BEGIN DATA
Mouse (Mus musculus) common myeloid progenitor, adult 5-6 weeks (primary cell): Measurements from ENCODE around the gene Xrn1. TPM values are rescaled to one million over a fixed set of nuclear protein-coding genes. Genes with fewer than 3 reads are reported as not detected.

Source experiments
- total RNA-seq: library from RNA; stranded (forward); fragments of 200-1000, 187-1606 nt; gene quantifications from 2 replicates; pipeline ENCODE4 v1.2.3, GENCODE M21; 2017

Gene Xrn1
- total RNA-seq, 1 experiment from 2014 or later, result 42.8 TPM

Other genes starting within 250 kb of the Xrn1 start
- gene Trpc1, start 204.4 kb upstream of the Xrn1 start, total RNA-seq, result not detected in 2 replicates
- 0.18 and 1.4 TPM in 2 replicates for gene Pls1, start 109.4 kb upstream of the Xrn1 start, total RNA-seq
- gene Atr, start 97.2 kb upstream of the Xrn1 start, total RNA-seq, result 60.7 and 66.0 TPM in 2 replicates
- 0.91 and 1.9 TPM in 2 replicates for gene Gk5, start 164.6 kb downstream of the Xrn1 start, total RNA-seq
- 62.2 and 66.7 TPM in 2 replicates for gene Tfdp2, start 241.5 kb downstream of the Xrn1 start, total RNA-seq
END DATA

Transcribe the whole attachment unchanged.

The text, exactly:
Mouse (Mus musculus) common myeloid progenitor, adult 5-6 weeks (primary cell): Measurements from ENCODE around the gene Xrn1. TPM values are rescaled to one million over a fixed set of nuclear protein-coding genes. Genes with fewer than 3 reads are reported as not detected.

Source experiments
- total RNA-seq: library from RNA; stranded (forward); fragments of 200-1000, 187-1606 nt; gene quantifications from 2 replicates; pipeline ENCODE4 v1.2.3, GENCODE M21; 2017

Gene Xrn1
- total RNA-seq, 1 experiment from 2014 or later, result 42.8 TPM

Other genes starting within 250 kb of the Xrn1 start
- gene Trpc1, start 204.4 kb upstream of the Xrn1 start, total RNA-seq, result not detected in 2 replicates
- 0.18 and 1.4 TPM in 2 replicates for gene Pls1, start 109.4 kb upstream of the Xrn1 start, total RNA-seq
- gene Atr, start 97.2 kb upstream of the Xrn1 start, total RNA-seq, result 60.7 and 66.0 TPM in 2 replicates
- 0.91 and 1.9 TPM in 2 replicates for gene Gk5, start 164.6 kb downstream of the Xrn1 start, total RNA-seq
- 62.2 and 66.7 TPM in 2 replicates for gene Tfdp2, start 241.5 kb downstream of the Xrn1 start, total RNA-seq